In contrast to the dichroic elements discussed above, conventional photochromic elements, such as photochromic lenses that are formed using conventional thermally reversible photochromic materials, are generally capable of converting from a first state, for example, a “clear state,” to a second state, for example, a “colored state,” in response to actinic radiation, and then reverting back to the first state in response to thermal energy. As used herein, the term “photochromic” means having an absorption spectrum for at least visible radiation that varies in response to at least actinic radiation. Thus, conventional photochromic elements are generally well suited for use in both low-light conditions and bright conditions. However, conventional photochromic elements that do not include linearly polarizing filters are generally not adapted to linearly polarize radiation. That is, the absorption ratio of conventional photochromic elements, in either state, is generally less than two. As used herein, the term “absorption ratio” refers to the ratio of absorbance of radiation linearly polarized in a first plane to the absorbance of the same wavelength radiation linearly polarized in a plane orthogonal to the first plane, wherein the first plane is taken as the plane with the highest absorbance. Therefore, conventional photochromic elements cannot reduce reflected light glare to the same extent as conventional linearly polarizing elements. Thus, photochromic-dichroic materials have been developed. Photochromic-dichroic materials are materials that display photochromic properties (i.e., having an absorption spectrum for at least visible radiation that varies in response to at least actinic radiation) and dichroic properties (i.e., capable of absorbing one of two orthogonal plane polarized components of at least transmitted radiation more strongly than the other).

Photochromic materials and photochromic-dichroic materials may be incorporated into a substrate or an organic material, for example a polymer substrate, including LCP substrates. When photochromic materials and photochromic-dichroic materials undergo a change from one state to another, the molecule(s) of the photochromic compound or photochromic-dichroic compound may undergo a conformational change from one conformational state to a second conformational state. This conformational change may result in a change in the amount of space that the compound occupies. However, for certain photochromic materials and certain photochromic-dichroic materials to effectively transition from one state to another, for example to transition from a clear state to a colored state, to transition from a colored state to a clear state, to transition from a non-polarized state to a polarized state, and/or to transition from a polarized state to a non-polarized state, the photochromic compound or photochromic-dichroic compound must be in an chemical environment that is sufficiently flexible to allow the compound to transition from one conformational state to the second conformational state at a rate that is sufficient to provide the desired response on over an acceptable time frame. Therefore, new polymeric materials, such as new LCPs, and materials to form these new materials are necessary to further develop photochromic and photochromic-dichroic materials and substrates.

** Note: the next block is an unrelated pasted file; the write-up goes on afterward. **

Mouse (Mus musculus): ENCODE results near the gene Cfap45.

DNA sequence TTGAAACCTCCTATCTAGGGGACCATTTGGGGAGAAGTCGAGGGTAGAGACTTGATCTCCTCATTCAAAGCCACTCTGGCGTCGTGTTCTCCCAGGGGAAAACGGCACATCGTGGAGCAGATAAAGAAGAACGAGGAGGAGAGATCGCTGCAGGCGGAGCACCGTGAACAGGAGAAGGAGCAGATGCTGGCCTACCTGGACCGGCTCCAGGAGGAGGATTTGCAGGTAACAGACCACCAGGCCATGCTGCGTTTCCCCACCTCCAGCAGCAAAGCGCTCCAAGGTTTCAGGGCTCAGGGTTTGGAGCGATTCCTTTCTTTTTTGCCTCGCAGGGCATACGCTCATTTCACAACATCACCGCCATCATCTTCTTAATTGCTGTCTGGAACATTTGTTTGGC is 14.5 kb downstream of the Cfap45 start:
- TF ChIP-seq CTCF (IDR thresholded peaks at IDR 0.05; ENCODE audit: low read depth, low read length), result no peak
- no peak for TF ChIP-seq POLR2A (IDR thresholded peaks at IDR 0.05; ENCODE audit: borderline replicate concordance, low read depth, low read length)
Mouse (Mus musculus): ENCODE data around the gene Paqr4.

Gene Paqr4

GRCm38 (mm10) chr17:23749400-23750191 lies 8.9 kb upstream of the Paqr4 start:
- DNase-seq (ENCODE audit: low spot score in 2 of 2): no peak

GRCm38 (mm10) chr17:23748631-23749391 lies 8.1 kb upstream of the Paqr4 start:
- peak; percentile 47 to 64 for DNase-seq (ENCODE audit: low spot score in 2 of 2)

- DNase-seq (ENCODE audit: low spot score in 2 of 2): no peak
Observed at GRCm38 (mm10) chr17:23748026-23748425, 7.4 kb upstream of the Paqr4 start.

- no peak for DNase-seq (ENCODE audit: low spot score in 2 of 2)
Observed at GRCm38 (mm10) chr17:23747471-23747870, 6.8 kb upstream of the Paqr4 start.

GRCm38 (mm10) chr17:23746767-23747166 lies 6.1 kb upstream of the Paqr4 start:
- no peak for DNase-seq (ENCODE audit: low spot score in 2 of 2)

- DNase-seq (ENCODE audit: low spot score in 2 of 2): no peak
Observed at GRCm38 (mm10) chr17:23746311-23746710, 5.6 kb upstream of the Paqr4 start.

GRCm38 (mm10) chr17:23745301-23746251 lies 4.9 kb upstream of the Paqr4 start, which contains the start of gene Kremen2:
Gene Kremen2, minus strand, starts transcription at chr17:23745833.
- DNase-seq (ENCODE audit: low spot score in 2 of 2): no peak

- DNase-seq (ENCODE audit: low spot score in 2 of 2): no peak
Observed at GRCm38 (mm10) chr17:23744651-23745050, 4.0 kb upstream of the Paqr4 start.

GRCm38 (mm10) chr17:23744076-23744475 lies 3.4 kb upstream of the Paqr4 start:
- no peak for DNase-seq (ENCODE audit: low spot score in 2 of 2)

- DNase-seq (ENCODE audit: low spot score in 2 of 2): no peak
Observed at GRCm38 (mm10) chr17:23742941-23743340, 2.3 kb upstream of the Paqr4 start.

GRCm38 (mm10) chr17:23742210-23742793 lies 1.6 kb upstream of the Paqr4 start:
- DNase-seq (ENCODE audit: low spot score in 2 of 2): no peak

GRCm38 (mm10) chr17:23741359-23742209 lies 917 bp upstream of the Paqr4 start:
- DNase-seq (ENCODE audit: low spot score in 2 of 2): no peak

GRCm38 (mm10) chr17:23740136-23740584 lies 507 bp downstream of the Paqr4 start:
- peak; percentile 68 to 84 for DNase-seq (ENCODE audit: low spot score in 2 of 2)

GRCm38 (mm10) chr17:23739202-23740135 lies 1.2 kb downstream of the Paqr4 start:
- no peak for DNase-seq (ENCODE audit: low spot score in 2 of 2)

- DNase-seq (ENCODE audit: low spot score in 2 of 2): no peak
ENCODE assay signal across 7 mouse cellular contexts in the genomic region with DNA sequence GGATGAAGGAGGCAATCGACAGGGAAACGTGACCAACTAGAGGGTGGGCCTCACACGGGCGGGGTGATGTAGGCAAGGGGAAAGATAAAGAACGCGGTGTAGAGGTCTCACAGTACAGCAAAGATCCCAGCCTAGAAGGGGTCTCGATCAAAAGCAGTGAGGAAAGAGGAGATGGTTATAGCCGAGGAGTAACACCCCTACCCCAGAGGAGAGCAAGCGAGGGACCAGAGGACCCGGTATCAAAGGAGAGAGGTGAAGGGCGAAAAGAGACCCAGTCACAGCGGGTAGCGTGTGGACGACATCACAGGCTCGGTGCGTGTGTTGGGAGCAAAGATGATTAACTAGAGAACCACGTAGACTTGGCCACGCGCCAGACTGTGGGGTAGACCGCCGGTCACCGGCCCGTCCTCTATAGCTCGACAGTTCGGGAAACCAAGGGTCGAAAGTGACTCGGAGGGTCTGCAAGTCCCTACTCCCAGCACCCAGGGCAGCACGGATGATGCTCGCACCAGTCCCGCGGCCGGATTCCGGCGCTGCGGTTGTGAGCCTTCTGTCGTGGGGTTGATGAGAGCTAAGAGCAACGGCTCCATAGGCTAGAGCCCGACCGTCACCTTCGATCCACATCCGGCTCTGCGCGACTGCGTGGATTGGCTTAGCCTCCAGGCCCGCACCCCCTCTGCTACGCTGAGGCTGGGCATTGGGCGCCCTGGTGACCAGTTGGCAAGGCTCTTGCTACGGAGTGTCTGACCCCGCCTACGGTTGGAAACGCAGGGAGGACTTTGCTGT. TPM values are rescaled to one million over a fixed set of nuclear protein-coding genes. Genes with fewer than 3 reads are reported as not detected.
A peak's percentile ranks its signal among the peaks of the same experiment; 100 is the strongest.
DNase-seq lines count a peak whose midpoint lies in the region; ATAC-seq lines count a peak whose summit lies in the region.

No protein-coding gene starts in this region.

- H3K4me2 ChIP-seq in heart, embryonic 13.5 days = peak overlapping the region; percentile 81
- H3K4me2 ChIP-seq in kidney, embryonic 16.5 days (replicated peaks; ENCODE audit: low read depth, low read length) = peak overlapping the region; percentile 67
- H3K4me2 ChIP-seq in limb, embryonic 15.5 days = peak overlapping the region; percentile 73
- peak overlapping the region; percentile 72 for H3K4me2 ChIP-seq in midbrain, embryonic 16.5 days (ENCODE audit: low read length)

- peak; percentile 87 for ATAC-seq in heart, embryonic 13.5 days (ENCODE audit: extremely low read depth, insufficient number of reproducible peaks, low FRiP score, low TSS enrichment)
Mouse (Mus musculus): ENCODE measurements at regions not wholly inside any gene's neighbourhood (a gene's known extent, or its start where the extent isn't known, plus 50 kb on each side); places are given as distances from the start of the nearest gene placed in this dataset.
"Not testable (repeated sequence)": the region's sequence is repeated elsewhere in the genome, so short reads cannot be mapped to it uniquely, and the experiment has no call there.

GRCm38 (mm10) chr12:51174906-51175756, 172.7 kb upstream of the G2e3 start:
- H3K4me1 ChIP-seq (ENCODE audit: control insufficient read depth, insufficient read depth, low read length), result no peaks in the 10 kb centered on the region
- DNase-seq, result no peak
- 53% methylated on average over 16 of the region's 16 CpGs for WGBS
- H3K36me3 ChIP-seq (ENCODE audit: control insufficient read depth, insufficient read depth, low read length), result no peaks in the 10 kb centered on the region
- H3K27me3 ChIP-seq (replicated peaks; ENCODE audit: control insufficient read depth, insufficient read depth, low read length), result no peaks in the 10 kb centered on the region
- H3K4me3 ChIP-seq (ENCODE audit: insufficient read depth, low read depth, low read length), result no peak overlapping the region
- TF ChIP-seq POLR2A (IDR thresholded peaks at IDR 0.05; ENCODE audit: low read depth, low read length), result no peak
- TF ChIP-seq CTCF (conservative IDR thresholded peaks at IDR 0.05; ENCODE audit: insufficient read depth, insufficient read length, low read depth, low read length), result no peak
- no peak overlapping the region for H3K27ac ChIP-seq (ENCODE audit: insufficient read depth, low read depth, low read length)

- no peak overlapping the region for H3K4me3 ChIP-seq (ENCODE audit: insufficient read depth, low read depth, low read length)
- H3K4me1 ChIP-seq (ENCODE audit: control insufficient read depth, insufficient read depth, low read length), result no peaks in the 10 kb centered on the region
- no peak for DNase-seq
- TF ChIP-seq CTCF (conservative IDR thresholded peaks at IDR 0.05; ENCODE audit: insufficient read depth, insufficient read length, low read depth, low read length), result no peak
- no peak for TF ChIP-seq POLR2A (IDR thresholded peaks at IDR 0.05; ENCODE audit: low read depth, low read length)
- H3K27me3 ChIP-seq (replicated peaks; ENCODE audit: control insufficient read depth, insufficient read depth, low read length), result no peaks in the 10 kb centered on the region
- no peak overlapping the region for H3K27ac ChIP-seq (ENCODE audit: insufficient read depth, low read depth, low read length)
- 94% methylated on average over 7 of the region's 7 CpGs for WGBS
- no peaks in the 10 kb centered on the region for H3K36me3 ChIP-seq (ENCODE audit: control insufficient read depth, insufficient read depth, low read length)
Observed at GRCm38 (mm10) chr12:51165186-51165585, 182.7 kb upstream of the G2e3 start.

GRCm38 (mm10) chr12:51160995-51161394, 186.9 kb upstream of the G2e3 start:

BRIEF

SUMMARY

OF THE DISCLOSURE

Various aspects of the present disclosure relate to novel mesogen containing compounds and formulations formed therefrom, optical elements, liquid crystal polymers and methods of making the same.

According to one non-limiting embodiment, the present disclosure provides for a mesogen containing compound represented by the structure:

wherein each X is independently i) a group R, ii) a group represented by -(L)y-R, iii) a group represented by -(L)-R, iv) a group represented by -(L)w-Q, v) a group represented by

vi) a group represented by -(L)y-P, or vii) a group represented by -(L)w-[(L)w-P]y. Suitable examples of each of the groups P, Q, L, R, Mesogen-1 and Mesogen-2 are set forth in detail herein. According to the structure, “w” is an integer from 1 to 26, “y” is an integer from 2 to 25, and “z” is 1 or 2, provided that when the group X is represented by R, then “w” is an integer from 2 to 25 and “z” is 1; when the group X is represented by -(L)y-R, then “w” is 1, “y” is an integer from 2 to 25, and “z” is 1; when the group X is represented by -(L)-R, then “w” is an integer from 3 to 26 and “z” is 2; when the group X is represented by -(L)w-Q, then if P is represented by the group Q, then “w” is 1 and “z” is 1, and if P is other than the group Q, then each “w” is independently an integer from 1 to 26 and “z” is 1; when the group X is represented by



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stats Patent Info
Application #
US 20090326186 A1
Publish Date
12/31/2009
Document #
12163116
File Date
06/27/2008
USPTO Class
528361
Other USPTO Classes
560 81, 560 59, 549415, 528271
International Class
/
Drawings
14


Compound
Ophthalmic
Pound
Segment